I was studying equilibrium, and had this question..

In a saturated solution with sugar dissolved, why is there a constant process of dissolving and crystallising? What I mean by this is, why don't the already dissolved sugar just stay that way, and the excess undissolved sugar stay that way? As I thought this would seem easier, and neater (?), wouldn't it??

Is it because the undissolved sugar is still in water, and that means it will want to dissolve, but since the solvent has reached maximum amount of solutes it has to kick some sugar out and hence there is a process of crystalisation??

I am sorry for a rather stupid question... But any explanation is much, much appreciated...

  • 1
    $\begingroup$ What could cause one of the processes to stop? How would having a lot of dissolved sugar cause sugar to not dissolve, or lots of crystals cause crystallization to stop? $\endgroup$ Nov 19, 2018 at 18:46
  • $\begingroup$ Neater, until you tag the sugar water with radioactive isotope and put untagged sugar crystal in there, and is shocked when you find tagged molecule in the crystal a few minute later. $\endgroup$ Nov 19, 2018 at 21:45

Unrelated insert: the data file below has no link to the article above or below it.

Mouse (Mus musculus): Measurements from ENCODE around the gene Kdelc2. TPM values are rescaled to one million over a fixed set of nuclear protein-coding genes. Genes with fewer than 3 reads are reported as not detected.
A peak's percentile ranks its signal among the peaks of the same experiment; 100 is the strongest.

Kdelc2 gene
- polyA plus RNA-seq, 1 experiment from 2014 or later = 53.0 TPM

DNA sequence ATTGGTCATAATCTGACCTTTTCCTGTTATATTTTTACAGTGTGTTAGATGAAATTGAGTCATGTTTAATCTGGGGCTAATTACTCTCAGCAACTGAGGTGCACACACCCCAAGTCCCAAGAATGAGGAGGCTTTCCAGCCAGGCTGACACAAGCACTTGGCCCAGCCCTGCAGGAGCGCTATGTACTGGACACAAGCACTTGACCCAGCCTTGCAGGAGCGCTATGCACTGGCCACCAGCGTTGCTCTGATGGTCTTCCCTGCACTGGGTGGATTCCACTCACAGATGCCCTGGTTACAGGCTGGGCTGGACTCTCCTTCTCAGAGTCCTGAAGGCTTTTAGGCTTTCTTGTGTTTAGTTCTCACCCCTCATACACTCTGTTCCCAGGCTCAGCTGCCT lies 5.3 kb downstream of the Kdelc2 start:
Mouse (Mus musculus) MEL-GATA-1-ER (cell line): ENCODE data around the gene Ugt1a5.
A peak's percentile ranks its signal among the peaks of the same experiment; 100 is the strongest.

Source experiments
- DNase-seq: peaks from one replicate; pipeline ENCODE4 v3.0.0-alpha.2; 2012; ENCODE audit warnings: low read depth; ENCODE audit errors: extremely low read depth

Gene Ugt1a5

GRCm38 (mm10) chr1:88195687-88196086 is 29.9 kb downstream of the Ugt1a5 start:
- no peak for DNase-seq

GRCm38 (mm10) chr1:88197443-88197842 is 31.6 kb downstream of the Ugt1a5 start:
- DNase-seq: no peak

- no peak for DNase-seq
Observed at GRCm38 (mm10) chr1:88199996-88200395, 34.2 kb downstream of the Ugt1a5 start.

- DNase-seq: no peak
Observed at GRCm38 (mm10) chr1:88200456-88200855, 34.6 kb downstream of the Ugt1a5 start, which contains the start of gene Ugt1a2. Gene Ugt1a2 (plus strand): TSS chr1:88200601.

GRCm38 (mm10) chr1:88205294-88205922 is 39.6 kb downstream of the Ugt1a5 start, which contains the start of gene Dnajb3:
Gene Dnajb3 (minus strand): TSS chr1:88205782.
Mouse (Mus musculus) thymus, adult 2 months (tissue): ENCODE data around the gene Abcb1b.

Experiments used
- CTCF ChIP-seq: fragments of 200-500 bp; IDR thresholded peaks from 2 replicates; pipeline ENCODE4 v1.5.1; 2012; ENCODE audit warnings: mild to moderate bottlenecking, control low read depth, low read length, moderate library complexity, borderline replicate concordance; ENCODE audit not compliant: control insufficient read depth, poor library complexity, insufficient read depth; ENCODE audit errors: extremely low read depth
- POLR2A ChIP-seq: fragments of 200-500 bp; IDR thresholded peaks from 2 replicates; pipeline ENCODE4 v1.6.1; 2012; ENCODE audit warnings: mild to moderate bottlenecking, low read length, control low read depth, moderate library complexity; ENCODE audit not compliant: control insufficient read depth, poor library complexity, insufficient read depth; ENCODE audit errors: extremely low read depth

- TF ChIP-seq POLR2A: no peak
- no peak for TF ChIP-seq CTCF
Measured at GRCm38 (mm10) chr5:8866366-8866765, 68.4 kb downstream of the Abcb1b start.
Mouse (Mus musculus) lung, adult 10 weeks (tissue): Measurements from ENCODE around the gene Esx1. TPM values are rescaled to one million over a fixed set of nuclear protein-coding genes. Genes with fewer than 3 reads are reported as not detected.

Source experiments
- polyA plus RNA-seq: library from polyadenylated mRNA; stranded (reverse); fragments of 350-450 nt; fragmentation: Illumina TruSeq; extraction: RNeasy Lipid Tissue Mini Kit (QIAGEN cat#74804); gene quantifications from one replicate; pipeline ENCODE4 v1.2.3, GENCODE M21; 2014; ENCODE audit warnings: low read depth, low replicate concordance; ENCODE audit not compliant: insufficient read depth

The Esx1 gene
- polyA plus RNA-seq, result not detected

1 Answer 1


Because equilibrium is dynamic not static

There are many things in the world of chemistry which could be simpler but are not. Equilibrium is one of them.

There are few chemical processes where equilibrium is equivalent to the situation where everything just stops. Equilibrium normally occurs when the rates of processes going forward are the same as the rates going backward, not when things stop happening. In this case the rate of dissolution is the same as the rate of crystallisation.

On a molecular level things are very dynamic. Molecules in the solution are hitting crystals all the time. Molecules in the crystal are vibrating and being hit by molecules of the solvent: sometimes the molecules in the crystal have enough energy to escape from the crystal and go into solution. Equilibrium is the point where those two reactions have equal rates, not where all the activity stops.

We know this is true in real solutions from several experiments. We can, for example, label the molecules in the crystal with radioactive versions of one of their atoms (eg carbon 14). Even if we start with a saturated non-radioactive solution and add radioactive crystals of the same compound, the radioactivity will spread to the solution (see this question Proof of Dynamic Nature of Equilibrium).

The key thing is that all equilibria in chemistry are dynamic. The major difference in many cases is how dynamic. Some happen very slowly, others very quickly. But the position of the equilibrium only has a weak relationship to the speed of the equilibrium.


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